2010,aimed at upgrading teachers’ professionalism via academic qualification, in-service training(INSET) has shifted towards long-term award-bearing courses. This format runs as anacademic learning programme which confers a higher academic qualification degree toparticipants upon completion. The long-term format may well be seen as more sustainablefor teachers’ PD, which simultaneously addresses the aforementioned argument on theineffectiveness of a one-off approach. Due to learning policy initiatives that encourageteachers to attain higher academic qualifications, the number of teachers seeking to enrol insuch programmes increases each year. However, within the interface between lifelonglearning and PD, there remain concerns revolving around how teachers who undergo suchprogrammes view themselves as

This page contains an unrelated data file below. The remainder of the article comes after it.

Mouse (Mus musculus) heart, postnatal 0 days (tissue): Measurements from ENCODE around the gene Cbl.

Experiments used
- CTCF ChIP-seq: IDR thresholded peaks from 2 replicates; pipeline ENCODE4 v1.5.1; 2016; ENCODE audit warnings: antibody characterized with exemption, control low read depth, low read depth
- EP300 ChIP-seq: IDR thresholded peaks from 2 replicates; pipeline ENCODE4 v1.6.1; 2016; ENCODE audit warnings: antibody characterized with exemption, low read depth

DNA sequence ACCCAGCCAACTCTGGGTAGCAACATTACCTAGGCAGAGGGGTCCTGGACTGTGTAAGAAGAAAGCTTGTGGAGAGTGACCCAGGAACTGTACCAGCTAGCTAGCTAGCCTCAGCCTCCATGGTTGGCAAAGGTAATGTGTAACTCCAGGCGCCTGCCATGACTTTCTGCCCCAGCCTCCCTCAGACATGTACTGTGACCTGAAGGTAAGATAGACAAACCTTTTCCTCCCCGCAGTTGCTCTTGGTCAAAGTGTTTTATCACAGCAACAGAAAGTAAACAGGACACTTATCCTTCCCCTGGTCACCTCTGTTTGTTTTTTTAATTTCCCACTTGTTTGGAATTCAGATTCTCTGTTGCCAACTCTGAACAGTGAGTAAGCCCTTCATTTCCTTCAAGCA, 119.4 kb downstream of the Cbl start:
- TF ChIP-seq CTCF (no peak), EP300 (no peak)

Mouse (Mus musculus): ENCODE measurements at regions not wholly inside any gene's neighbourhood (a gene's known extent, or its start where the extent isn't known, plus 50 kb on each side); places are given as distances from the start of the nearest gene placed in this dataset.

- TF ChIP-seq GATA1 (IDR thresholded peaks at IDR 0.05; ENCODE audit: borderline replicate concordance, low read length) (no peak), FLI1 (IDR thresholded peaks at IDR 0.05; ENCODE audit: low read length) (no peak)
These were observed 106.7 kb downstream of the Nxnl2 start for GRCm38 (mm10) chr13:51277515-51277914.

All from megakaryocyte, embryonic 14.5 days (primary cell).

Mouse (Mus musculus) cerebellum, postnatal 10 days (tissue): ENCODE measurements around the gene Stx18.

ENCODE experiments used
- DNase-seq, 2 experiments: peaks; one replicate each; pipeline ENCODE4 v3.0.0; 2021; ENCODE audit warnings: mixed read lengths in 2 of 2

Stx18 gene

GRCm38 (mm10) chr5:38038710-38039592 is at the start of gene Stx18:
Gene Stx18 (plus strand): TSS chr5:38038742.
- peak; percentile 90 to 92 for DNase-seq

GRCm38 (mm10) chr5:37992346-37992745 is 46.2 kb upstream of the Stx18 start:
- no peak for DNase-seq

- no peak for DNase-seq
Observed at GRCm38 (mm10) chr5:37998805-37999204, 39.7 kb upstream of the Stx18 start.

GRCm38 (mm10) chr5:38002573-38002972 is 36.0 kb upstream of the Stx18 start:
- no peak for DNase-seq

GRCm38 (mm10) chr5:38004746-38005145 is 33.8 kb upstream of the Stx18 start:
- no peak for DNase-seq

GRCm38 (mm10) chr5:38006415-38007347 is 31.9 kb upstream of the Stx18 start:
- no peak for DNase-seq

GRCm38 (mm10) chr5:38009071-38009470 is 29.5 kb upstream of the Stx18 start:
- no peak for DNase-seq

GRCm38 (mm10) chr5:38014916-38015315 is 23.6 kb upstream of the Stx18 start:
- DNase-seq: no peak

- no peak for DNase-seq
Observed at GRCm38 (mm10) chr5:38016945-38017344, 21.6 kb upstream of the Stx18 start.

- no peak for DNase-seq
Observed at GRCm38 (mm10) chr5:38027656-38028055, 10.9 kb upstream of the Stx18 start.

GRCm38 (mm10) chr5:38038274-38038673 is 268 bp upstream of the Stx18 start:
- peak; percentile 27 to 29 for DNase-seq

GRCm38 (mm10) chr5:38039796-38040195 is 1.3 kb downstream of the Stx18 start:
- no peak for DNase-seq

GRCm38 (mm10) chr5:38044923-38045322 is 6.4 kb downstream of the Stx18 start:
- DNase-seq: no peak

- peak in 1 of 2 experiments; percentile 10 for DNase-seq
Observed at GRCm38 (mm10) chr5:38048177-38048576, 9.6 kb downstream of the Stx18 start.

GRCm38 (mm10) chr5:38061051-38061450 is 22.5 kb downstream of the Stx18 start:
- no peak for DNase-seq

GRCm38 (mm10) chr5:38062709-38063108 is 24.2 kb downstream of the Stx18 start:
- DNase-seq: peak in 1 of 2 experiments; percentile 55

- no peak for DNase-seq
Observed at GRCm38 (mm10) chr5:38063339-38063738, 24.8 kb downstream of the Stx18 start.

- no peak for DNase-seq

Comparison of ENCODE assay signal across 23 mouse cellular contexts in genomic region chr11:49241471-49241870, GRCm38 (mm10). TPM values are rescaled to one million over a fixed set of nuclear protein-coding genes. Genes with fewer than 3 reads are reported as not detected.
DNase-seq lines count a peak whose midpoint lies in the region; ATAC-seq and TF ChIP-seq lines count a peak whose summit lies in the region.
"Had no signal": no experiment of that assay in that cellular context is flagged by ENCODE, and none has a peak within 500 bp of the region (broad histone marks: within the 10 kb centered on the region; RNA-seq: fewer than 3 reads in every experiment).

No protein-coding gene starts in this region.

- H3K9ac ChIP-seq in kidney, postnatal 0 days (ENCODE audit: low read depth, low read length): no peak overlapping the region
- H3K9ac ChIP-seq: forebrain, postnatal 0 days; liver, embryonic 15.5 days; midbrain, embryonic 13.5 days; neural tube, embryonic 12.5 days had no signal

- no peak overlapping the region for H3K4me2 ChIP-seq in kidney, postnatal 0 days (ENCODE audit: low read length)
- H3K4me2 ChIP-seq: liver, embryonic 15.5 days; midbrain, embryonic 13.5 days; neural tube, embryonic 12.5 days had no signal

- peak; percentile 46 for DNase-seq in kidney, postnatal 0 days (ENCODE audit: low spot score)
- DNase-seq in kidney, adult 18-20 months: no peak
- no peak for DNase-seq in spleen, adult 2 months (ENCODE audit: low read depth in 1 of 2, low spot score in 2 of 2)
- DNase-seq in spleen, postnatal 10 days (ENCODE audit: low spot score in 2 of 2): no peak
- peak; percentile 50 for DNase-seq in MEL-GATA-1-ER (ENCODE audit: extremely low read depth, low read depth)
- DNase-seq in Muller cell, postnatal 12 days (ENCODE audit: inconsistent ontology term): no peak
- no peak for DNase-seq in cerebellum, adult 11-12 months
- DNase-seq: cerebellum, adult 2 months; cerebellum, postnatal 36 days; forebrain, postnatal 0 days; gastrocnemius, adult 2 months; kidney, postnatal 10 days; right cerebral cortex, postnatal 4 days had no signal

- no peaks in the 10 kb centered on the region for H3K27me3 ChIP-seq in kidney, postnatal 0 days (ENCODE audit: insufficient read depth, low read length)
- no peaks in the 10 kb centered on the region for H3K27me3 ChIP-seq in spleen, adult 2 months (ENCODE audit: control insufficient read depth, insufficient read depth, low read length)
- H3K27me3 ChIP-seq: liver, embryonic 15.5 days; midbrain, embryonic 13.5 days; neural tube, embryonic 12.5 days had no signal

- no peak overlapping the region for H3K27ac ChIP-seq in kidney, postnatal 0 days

rather than as
? Thisquestion is asked in response to debates on teachers’ absence of ownership in theirlearning. It is argued that teachers may undertake learning solely for the sake of gainingmaterial benefits which come along with the policy initiatives, rather than valuing themeaning of being a learner or fulfilling their professional needs. This paper argues that it istimely to look at how teachers perceive the benefit, worth, or advantage of learning in orderto understand the value they place on learning, so as to gauge it’s relation with thedevelopment of a quality teaching workforce. Thus, how teachers view themselves aslearners in terms of the dimensions of the value they ascribe to learning is at the heart of thispaper.
Understanding the Concept of ‘Value’